Write Longer Books

Since you’ll be paid for each page read, it makes sense to offer more content. The trick is to make sure this is high-quality content so people keep reading. You could write a 2,000 page book, but if people get bored on the fifth page, you won’t make any extra money from the hulking manuscript.

Bulking up your books and adding more content can increase value for your readers and it can also increase your payments. It also cuts down on expenses such as cover design and formatting, since you might publish one long book rather than three or four shorter ones.

Update and Bulk Up Your Nonfiction Titles

While adding new chapters can harm the flow of a fictional story and be quite difficult, many nonfiction books can benefit from updates.

If you have one or more nonfiction titles on Amazon, consider adding an update and releasing a new edition. Additional chapters, new content, more information about existing content, case studies or real life examples could bulk up your title while creating quality content that readers will enjoy.

Create a Prologue or Epilogue for Fiction Titles

While it’s pretty difficult to increase the length of a novel once you have your story down, why not consider adding a prologue or epilogue? Let your readers have further insight into your characters and the story.

Or offer a behind-the-scenes peek, Q&A with the author or any other little extras you think readers will appreciate. This will add more pages to your book, build your brand and further engage readers.

Consider providing the new chapters as a freebie to repeat customers to increase reader engagement with your brand and refresh their memories about your story. Then, when your next book comes out, your series will be fresh on their minds.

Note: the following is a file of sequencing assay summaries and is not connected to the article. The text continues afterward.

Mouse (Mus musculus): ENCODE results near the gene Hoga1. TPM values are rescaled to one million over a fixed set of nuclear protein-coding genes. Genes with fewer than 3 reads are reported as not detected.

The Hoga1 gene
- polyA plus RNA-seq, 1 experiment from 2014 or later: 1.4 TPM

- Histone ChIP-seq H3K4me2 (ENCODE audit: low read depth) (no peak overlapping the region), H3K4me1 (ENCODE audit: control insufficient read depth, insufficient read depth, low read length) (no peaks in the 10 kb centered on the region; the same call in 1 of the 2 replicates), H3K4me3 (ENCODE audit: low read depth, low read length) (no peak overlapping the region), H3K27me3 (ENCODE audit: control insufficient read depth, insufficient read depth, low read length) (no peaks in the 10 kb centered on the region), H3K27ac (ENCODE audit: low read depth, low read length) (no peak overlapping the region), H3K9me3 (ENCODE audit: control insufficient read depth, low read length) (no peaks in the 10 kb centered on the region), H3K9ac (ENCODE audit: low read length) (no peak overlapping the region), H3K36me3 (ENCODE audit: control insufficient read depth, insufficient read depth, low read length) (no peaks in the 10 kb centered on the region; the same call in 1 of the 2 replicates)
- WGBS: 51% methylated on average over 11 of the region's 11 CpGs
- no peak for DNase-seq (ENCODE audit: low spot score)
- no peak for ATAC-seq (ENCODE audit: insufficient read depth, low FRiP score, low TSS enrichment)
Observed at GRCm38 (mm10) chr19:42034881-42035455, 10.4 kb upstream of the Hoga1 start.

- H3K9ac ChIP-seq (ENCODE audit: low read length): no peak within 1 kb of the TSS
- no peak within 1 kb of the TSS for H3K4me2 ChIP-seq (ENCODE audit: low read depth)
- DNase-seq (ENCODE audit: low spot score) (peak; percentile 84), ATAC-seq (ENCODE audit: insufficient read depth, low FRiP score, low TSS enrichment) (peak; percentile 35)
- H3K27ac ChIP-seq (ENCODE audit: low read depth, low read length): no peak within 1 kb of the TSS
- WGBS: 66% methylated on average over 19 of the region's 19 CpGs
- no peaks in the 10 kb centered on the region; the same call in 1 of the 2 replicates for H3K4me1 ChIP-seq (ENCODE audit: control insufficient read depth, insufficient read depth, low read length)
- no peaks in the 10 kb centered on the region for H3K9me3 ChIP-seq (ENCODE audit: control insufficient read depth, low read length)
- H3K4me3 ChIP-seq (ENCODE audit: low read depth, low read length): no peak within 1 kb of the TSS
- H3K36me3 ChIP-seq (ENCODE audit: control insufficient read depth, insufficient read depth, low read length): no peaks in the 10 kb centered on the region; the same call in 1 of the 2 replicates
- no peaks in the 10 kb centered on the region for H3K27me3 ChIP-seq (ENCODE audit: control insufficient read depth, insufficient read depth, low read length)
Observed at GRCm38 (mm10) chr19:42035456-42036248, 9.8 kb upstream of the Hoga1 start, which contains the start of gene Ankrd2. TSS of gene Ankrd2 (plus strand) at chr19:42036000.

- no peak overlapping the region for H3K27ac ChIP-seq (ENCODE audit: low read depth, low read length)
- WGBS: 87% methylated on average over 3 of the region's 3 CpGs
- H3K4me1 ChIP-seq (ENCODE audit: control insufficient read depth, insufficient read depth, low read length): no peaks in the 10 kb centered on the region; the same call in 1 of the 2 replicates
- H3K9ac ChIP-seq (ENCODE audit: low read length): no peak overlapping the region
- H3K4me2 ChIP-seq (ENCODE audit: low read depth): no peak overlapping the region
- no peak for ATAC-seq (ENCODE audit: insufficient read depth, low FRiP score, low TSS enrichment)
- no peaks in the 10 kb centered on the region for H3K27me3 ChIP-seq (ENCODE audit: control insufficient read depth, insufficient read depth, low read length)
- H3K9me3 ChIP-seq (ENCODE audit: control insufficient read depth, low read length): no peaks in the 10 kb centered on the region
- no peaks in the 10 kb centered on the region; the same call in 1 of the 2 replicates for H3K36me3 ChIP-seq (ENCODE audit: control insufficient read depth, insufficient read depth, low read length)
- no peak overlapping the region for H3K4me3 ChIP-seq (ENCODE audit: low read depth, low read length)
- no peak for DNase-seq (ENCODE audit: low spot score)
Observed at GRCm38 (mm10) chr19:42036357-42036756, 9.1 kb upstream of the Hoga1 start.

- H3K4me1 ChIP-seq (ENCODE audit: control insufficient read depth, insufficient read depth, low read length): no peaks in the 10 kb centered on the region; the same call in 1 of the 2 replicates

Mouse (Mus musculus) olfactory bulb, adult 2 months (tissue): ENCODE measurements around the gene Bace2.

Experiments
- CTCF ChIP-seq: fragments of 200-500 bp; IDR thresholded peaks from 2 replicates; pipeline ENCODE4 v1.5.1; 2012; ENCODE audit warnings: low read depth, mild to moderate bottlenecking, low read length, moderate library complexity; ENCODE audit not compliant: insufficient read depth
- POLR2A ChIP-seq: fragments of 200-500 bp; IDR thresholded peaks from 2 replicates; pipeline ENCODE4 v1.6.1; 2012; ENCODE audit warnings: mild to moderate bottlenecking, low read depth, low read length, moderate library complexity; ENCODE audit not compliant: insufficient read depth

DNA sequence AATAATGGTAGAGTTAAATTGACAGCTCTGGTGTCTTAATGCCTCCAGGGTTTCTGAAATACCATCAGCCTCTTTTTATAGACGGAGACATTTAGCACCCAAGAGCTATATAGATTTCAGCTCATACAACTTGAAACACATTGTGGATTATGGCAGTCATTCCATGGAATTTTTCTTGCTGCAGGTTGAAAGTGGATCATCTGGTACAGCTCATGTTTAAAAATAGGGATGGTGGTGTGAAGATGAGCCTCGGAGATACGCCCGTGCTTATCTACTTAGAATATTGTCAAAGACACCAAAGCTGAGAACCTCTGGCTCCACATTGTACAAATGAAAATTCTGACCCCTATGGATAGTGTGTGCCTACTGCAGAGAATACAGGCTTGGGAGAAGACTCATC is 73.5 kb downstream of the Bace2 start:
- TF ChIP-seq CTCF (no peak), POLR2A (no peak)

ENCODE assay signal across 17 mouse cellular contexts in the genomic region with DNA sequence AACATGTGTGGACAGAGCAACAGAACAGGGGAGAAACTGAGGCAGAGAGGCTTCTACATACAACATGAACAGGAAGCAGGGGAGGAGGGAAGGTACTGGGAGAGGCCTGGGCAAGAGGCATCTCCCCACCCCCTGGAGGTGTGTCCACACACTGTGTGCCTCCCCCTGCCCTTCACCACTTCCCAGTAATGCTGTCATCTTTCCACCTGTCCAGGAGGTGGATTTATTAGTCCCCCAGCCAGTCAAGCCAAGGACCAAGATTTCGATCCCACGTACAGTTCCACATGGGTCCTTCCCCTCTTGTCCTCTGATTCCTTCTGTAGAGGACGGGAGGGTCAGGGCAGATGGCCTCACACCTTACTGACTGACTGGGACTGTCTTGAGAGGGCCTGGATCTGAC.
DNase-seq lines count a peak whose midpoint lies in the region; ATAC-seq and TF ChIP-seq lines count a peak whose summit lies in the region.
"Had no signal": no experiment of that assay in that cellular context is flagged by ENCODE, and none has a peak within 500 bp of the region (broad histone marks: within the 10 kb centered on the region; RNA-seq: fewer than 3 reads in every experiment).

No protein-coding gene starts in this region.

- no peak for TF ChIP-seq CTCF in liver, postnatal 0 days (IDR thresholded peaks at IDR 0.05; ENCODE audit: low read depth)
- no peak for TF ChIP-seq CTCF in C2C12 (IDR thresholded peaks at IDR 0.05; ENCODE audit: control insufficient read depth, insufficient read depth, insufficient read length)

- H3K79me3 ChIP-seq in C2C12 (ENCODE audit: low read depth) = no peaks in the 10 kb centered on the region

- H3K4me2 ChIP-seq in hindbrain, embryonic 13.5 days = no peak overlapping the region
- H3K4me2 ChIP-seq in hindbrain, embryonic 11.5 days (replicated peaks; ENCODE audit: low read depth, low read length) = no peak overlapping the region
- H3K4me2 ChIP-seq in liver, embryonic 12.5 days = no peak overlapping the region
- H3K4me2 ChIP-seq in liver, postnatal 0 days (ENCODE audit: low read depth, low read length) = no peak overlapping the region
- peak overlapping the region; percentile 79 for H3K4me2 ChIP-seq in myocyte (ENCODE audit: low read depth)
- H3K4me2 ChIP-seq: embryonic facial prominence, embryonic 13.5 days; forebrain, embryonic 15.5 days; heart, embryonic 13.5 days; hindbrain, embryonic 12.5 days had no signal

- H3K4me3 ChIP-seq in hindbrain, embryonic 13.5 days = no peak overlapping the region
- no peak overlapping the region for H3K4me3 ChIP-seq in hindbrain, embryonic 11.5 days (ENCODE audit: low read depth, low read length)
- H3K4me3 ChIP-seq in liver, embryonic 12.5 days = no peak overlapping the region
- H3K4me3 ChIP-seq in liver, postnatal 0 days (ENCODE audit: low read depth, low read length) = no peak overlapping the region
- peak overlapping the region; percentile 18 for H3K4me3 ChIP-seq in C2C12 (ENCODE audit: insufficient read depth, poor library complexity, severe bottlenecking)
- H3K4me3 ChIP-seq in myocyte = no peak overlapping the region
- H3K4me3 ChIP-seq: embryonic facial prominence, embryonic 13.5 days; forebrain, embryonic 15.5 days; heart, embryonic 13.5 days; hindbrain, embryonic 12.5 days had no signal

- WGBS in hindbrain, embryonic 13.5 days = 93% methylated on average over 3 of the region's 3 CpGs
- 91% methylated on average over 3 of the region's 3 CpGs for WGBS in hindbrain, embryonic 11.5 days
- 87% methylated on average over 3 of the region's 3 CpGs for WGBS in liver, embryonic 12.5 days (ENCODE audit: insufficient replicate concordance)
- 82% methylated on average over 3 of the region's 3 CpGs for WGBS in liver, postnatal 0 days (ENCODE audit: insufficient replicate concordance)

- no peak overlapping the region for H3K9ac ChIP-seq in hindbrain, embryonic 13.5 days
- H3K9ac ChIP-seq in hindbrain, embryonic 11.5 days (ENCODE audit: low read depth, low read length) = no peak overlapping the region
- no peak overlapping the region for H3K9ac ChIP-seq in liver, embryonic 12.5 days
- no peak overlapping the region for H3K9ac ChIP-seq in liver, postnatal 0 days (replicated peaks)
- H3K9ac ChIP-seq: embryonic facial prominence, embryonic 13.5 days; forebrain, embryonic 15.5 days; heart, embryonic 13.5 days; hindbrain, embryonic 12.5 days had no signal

Write Engaging Content

This is a no-brainer and should be your most important goal. The more engaging your content, the more people will cruise straight through your book.

Every author wants their masterpiece to be a page turner that people stay up all night reading because they just can’t put it down. And, if you’re participating in one of these Amazon programs, that can also earn you some extra cash.

Consider Switching Platforms

Some authors are prepared to move to other platforms if KDP Select isn’t bringing in the profits they’re used to.

“I imagine that writers who see a big negative drop on earnings will switch to one of the many competitor platforms that have emerged recently or focus on places like Google Books, iTunes or many other platforms that will be more suited for their particular needs,” said author Eder Holguin, who writes books about business and his entrepreneurial journey.

Your Turn: Do you have a book in KDP Select? What do you think about the changes?

Disclosure: We have a serious Taco Bell addiction around here. The affiliate links in this post help us order off the dollar menu. Thanks for your support!

Kristen Pope is a freelance writer and editor in Jackson Hole, Wyoming.

by Kristen Pope
Contributor for The Penny Hoarder